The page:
What you need to know about Travel Insurance

Just over a month into the official 2008 hurricane season and in less than 24 hours, a tropical storm turned into a Category 3 Hurricane with winds up to 125mph; it was called Hurricane Bertha. For travelers who might have pending trips to Bermuda, which was in the possible path of this storm, it was not advisable to rush out to purchase travel insurance because the storm had already been named.

Travel insurance expert Chris Harvey, CEO of Squaremouth.com (a travel insurance comparison Web site), has prepared some tips for those vacationing during hurricane season and what they need to know to help ensure smooth sailing. The 2008 National Oceanic and Atmospheric Administration’s Forecast predicts 12-16 named storms, six to nine hurricanes, and two to five category 3+ hurricanes for this year’s hurricane season (June 1November 30).

To help travelers navigate any weather turmoil, Squaremouth has provided the following essential tips to help customers sort through options when considering purchasing travel insurance complete with hurricane coverage.

Hurricane insurance tips:

1- No insurance covers absolutely everything that could happen when a hurricane hits or you need to be evacuated. New “Hurricane Warning” coverage from Travelsafe and Global Alert Administrators, for example, works only if the warning that a hurricane is about to hit comes within 24 hours of your departure date, and only if you’ve held the policy for more than 15 days.

2 – Buy the policy before a storm is named Or you won’t be covered for losses relating to that particular storm. This is because insurance is based on unforeseen circumstances; once a storm has a name it’s deemed to be foreseen. (The same is true for things like airline strikes: if the impending strike becomes public knowledge before you buy insurance, you can’t make a claim.)

3 – The wording of a policy may be vague. Some policies don’t refer to hurricanes at all; coverage may fall under the catch-all category of a “natural disaster” instead. And often they’re interpreted case-by-case at claim time.

4 – Some benefits that don’t specifically mention hurricanes can help. An example is “cancel for any reason” coverage, though most policies pay out less than 100% and stop within two days of departure (you’ll be covered for canceling travel plans ahead of time if a hurricane threatens; not for an emergency evacuation once the storm rolls in).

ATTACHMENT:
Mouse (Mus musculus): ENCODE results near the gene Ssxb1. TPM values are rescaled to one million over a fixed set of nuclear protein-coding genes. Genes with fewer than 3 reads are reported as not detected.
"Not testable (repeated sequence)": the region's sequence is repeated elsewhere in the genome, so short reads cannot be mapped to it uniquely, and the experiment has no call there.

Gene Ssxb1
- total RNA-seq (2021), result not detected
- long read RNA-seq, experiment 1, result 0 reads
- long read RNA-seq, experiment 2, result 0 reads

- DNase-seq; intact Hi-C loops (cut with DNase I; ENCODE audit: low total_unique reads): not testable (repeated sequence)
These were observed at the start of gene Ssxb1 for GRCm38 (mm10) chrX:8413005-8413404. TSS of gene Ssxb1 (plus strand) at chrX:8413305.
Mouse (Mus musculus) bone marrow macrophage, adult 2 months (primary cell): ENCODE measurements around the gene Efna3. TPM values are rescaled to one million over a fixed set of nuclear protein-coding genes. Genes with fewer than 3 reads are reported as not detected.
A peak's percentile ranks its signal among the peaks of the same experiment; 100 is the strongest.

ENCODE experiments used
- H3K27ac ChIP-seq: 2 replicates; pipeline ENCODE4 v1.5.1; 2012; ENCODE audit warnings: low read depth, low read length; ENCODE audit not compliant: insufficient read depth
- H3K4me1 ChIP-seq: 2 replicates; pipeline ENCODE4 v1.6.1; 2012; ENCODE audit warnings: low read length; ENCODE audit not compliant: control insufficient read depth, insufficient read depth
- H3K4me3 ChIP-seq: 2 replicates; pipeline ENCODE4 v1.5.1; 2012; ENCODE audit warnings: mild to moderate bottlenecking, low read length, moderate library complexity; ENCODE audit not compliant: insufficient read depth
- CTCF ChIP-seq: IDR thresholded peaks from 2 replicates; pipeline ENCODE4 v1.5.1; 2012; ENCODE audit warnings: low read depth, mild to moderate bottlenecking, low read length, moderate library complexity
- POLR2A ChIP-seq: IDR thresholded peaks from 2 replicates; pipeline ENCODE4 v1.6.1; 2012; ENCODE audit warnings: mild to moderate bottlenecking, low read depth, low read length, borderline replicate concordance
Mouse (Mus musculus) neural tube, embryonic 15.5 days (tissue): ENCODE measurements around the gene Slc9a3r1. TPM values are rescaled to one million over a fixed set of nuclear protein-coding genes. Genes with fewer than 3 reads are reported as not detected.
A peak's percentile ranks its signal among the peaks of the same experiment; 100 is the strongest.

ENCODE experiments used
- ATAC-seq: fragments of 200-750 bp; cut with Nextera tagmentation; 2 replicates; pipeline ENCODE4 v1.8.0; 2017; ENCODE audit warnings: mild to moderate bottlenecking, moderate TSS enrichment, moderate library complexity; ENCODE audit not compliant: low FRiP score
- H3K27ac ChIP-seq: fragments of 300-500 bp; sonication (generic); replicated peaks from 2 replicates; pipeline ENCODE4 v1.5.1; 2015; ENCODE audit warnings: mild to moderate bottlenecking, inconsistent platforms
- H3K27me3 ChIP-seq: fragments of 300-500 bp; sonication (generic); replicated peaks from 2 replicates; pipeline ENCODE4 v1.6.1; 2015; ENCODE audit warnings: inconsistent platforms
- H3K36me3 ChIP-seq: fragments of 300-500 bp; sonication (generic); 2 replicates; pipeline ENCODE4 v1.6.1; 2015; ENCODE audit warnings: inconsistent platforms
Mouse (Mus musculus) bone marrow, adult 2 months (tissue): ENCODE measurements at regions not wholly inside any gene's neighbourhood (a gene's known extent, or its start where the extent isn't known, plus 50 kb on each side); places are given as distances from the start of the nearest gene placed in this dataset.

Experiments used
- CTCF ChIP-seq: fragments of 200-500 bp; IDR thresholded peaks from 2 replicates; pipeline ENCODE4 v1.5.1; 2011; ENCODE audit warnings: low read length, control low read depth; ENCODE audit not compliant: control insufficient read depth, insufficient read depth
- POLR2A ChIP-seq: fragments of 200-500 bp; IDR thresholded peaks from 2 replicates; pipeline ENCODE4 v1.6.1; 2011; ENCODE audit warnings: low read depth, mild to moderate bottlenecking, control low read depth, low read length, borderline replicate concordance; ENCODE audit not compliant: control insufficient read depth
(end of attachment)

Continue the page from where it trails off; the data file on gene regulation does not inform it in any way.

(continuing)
5 – If bad weather is predicted, but no warning is given No insurance carrier will pay claims in this situation. The only option is to buy “cancel for any reason” coverage.

6 – Consider options offered by the airline, cruise or tour operator. If you’re offered an alternate trip with the same travel dates, you can’t make a claim if you refuse their offer. If the dates are different, most insurance companies will pay the claim; however, you must surrender the tickets.

7 – There’s plenty of variation in hurricane benefits from one company to the next, so it pays to shop around. But keep in mind that policies offered by the same company tend to offer similar protection against hurricanes, although the carrier’s higher-end product might afford slightly better coverage.

Having traveled, via cruise and air, during hurricanes, travel insurance is the most valuable travel companion you can take with you. I recommend the “cancel for any reason” if you have doubts about traveling to hurricane prone destinations during season. I have used Travel Guard’s “cancel for any reason” protection plan, which is great if you are looking to cover air fare and are taking a cruise for example, as all elements are covered. For my vacations involving air and a hotel or resort, I traditionally ensure my travel agent books the package with tour operator Travel Impressions and I always opt for its “cancel for any reason” travel insurance product. In fact, I have had to use it as I was traveling to Florida the day Hurricane Wilma swept through Ft. Myers and Naples.